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The Use of Vitamin and Mineral Supplements
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Are vitamins and minerals necessary?  
A large number of apparently healthy people believe that they need vitamin and mineral supplements every day to stay healthy. About one-half of adult Americans regularly use a vitamin supplement which frequently contains iron or other minerals. Pregnant women, small children and the elderly are frequent consumers of vitamin or mineral supplements. 
Some people believe they need additional vitamins for extra energy. Some believe that cancer, heart disease, the common cold, arthritis and other disease are caused by mineral and vitamin deficiencies. Many people believe that a faulty diet is a major cause of their health problems. Consumers often claim that they need dietary supplements because depleted soils and the heavy refining of foods have produced food that is deficient in nutrients. Enthusiasts would have you believe that vitamin and mineral pills can delay old age, offset the ill effects of stress, cure aches and pains and give you a better memory.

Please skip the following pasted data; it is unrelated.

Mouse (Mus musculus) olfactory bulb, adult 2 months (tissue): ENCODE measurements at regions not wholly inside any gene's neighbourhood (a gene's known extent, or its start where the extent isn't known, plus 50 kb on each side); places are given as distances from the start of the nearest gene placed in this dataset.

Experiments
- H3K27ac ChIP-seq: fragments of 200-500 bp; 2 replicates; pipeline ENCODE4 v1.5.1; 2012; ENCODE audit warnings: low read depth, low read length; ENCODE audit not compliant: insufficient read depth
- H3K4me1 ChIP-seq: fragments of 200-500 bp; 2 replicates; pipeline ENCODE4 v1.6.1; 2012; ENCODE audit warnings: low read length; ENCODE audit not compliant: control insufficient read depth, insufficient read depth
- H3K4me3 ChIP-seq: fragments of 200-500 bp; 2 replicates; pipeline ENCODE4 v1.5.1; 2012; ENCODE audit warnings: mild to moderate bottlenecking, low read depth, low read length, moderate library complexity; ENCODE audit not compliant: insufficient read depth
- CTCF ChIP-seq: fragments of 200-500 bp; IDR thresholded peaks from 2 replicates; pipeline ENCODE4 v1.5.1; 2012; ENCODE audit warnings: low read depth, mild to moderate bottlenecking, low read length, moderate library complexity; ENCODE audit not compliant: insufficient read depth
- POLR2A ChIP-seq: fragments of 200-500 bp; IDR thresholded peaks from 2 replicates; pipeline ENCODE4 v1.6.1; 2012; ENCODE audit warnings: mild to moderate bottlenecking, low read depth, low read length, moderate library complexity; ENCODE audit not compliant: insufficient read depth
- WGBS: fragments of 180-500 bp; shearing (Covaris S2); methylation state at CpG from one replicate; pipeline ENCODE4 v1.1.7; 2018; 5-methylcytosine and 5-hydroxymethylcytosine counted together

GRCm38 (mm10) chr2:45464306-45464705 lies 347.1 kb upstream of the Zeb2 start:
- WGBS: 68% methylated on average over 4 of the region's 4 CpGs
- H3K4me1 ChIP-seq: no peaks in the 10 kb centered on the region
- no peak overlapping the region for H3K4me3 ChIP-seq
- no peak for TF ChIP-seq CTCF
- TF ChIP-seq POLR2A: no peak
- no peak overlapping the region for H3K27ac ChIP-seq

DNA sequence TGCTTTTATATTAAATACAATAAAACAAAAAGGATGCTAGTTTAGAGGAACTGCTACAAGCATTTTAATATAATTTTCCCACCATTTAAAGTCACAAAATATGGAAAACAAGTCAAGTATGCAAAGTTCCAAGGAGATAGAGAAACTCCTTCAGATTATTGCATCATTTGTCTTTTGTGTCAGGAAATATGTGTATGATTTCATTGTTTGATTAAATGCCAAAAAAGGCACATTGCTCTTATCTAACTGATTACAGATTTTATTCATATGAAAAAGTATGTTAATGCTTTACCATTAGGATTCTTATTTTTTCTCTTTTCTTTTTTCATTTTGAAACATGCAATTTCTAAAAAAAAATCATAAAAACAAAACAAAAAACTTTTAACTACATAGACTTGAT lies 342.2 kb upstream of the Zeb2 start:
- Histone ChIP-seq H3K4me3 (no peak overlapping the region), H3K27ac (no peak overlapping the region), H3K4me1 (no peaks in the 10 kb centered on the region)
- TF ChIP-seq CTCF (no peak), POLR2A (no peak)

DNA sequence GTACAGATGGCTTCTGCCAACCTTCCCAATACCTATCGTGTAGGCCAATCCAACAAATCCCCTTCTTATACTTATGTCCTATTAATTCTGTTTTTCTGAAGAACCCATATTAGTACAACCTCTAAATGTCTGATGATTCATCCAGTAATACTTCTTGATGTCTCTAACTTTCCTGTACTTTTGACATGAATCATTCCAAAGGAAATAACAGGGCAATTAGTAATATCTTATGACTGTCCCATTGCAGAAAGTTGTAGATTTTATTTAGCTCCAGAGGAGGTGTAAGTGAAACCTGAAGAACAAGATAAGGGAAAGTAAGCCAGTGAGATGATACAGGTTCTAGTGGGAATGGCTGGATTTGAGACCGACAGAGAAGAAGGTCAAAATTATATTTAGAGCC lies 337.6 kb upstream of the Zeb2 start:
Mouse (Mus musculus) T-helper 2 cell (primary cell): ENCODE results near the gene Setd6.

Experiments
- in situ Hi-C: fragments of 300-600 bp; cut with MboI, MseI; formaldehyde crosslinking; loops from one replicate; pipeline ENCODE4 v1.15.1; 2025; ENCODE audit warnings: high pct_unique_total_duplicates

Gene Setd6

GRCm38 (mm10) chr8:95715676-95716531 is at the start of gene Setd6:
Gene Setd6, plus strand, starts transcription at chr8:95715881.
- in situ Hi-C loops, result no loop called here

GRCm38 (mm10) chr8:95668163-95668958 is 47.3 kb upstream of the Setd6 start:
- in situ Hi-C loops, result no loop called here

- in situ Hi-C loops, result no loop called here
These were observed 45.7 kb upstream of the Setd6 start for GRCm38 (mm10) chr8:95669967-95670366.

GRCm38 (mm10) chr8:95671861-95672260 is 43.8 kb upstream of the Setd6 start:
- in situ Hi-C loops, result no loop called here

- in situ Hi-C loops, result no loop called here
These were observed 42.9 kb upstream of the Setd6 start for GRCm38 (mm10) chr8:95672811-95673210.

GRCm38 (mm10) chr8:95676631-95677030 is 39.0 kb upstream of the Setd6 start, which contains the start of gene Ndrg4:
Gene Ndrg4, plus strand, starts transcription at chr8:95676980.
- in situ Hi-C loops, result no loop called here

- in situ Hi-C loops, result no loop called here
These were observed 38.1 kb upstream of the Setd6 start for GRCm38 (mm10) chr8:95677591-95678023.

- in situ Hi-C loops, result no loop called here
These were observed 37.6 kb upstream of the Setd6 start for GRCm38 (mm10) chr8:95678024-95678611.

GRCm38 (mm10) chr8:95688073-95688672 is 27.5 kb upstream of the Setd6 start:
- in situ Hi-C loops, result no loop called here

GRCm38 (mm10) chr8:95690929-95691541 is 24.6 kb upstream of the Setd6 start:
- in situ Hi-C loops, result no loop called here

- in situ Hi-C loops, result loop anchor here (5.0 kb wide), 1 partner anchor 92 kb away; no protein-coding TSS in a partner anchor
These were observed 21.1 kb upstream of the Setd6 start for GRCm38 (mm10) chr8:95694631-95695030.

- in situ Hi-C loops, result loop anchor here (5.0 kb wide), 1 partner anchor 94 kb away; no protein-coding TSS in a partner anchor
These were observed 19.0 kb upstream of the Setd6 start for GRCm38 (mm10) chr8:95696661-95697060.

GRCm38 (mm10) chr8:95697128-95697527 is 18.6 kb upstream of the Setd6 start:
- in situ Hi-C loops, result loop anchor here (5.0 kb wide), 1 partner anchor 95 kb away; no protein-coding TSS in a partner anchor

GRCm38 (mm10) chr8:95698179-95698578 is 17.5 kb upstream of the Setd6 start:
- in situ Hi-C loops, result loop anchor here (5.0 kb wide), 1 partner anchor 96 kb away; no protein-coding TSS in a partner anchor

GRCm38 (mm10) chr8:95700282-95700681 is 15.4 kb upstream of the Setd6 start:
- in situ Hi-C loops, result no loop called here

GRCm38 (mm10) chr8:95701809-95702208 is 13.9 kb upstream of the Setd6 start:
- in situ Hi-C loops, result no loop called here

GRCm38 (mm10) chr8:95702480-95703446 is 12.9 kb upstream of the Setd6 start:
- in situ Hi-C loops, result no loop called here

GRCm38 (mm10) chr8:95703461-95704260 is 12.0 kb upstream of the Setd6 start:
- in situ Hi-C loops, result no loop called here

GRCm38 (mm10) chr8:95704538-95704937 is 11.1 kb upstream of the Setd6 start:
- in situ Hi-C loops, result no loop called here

Despite a lack of evidence that vitamin and mineral supplements can cure or treat anything but rare deficiencies and absorption disorders, their benefits are widely extolled. The promotion of vitamin and mineral supplements has been referred to as the most widespread form of quackery in America today. The annual sale of supplements now exceeds $3 billion in the United States. 
 
But, don't some people need supplements?  
There are certain groups of people who may have a greater risk than others of developing a nutrient deficiency. These include premature babies, persons on very low-calorie reducing diets, pregnant women, women with excessive menstrual bleeding, heavy smokers, alcoholics, elderly people who do not eat properly or who cannot properly absorb the nutrients they eat, and others whose nutrient needs are altered by medications or illness. Unless the total vegetarian has a sure source of vitamin B12 they may need to regularly take a vitamin B12 supplement. There are also a number of rare hereditary disorders which may respond to large doses of a particular vitamin or mineral. It is important that these individuals be under the care of a physician rather than being treated by self-medication.